At a news conference wrapping up the talks, Palestinian Cabinet Affairs Minister Yasser Abed Rabbo said following the roadmap hinges on cooperation between his government and the Israelis. "If we and the Israeli government will not be able to cooperate together, in order to implement and meet these commitments, the security and the political ones, we think that the chance for success will be very limited, if not a nil chance."

Participants said the two days of talks were aimed at building trust as a step toward ending the violence in the Middle East. Former Israeli Justice Minister Yossi Beilin said there would be more meetings.

"The discussions here, which were both ideologically but also pragmatic, were another stage toward cooperation or tighter cooperation between the two parties. And that it was just not one shot, but it will continue in the region, in other places and also in Japan in the near future," Beilin said.

Both Abed Rabbo and Beilin, who said they come from the peace camps in their communities, stress that they were speaking in Japan as individuals rather than representatives of their governments.

Jerusalem Rally Held for Pollard


A large rally was held Tuesday in Independence Park, opposite the American Consulate in the former east Jerusalem on behalf of imprisoned U.S.-Israeli dual citizen Jonathan Pollard. One of the organizers, MK Uri Ariel (National Union) said that the call was directed to the U.S. and President Bush, demanding that they release him or "at least delineate his sentence. His life sentence, in light of the charges against him, is inhumane and unjust."

Ariel said that the rally was also directed at people in Israel and the U.S.: "It cannot be said that we here in Israel have been over-active on his behalf until now, and we have to bring about a change. The second problem is American Jewry, which fears charges of dual-loyalty. We are seeing signs that this is beginning to change, however, and we hope that this will really take off and there will be an all-out effort, both here and there, on behalf of Jonathan and to bring him home. It must be remembered that Jonathan Pollard saved many Israelis not only from biological and chemical attacks, but also from atomic attacks."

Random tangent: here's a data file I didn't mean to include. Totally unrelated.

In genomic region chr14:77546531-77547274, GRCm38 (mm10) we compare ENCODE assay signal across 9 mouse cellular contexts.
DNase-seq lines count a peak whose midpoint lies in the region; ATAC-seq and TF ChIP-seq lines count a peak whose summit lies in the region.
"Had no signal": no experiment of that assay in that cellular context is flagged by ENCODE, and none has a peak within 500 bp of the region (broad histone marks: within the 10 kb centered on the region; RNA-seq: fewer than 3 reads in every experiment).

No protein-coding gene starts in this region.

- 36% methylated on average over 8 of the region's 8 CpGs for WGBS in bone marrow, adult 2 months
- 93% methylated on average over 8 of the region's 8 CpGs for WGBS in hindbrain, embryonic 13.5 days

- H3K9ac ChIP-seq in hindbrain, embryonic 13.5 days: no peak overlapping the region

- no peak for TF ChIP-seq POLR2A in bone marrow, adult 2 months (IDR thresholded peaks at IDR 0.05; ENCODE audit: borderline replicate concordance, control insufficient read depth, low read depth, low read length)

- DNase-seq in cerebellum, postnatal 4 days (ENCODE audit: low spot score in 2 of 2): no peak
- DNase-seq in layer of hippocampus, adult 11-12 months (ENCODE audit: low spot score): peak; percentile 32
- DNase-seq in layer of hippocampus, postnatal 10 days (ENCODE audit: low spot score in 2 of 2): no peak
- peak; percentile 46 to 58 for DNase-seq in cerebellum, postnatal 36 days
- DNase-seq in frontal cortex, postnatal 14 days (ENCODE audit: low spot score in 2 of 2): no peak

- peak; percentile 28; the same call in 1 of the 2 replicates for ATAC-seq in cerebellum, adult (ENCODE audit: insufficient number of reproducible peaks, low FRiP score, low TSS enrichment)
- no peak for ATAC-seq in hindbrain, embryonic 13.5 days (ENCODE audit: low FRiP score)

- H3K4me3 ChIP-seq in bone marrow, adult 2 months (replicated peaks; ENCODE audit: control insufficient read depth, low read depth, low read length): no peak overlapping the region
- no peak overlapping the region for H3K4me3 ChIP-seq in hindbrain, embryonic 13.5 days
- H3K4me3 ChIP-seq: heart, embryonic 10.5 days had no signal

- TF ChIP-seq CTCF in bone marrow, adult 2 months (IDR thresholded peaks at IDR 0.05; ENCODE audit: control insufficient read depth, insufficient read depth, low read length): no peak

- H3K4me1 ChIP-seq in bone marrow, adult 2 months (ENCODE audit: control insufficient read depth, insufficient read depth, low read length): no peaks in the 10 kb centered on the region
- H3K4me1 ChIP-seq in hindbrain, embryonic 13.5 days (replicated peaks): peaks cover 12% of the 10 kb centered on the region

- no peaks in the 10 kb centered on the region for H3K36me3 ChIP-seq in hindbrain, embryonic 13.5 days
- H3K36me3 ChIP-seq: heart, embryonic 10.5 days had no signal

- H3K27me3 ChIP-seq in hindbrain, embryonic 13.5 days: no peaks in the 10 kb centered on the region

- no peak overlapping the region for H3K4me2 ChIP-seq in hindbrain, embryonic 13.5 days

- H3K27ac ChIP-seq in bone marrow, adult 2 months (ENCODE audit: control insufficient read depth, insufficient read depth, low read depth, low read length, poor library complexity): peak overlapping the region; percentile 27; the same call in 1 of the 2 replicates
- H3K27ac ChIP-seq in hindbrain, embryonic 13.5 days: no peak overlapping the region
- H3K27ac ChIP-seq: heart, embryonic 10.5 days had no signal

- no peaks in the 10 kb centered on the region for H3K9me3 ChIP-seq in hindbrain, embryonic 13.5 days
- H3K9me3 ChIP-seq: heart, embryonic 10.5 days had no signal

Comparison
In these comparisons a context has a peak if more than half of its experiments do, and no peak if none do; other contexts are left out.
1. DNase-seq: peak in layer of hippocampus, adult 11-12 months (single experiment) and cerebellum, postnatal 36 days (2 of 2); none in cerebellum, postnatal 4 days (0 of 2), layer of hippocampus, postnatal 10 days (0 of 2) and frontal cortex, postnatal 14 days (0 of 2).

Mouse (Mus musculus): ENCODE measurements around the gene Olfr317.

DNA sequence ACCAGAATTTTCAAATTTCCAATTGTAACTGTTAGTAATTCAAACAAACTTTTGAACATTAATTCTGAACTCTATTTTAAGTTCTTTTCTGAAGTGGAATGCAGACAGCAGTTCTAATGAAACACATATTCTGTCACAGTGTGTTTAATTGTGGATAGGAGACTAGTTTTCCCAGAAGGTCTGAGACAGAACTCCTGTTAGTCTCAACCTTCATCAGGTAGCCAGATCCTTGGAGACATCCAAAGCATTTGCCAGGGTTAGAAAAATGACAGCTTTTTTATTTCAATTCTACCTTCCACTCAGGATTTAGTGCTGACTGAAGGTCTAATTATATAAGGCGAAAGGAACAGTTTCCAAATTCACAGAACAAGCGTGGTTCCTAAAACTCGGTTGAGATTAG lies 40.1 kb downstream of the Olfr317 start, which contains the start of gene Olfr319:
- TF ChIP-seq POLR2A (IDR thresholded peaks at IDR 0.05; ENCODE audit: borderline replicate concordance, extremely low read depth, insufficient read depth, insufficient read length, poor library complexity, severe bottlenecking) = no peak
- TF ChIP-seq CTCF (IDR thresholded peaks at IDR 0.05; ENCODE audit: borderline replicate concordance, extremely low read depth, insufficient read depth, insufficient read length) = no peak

Ariel proposed in the Knesset a three-way deal for the release of Pollard: Israel would release terrorist leader Marwan Barghouti (and would not allow him to live in the PA-controlled territories or Israel), the PA would extradite the murderers of the late Tourism Minister Rehavam Ze'evi to Israel, and the U.S. would release Pollard.

Narkis: No Security for Israel's Eurovision Entrants in Latvia

By Ha'aretz

Israel's entrants to the Eurovision competition are walking around Riga, Latvia with no security protection, singer Lior Narkis told Army Radio on Tuesday. Since Narkis and the other members of the Israeli delegation arrived in Riga on Sunday they haven't seen any security guards, he said. The competition will take place Saturday night.

"We are walking around freely without any protection," Narkis said. "I don't know. Maybe there are guards we don't see." He added that he didn't have any contact with any Shin Bet Security Service officials regarding security arrangements for the Israeli delegation.

The Prime Minister's Office said in response that the question should be referred to the Israel Broadcasting Authority; because the IBA announced this year that Israel's entry to the Eurovision was not under its authority and therefore would not be given state protection.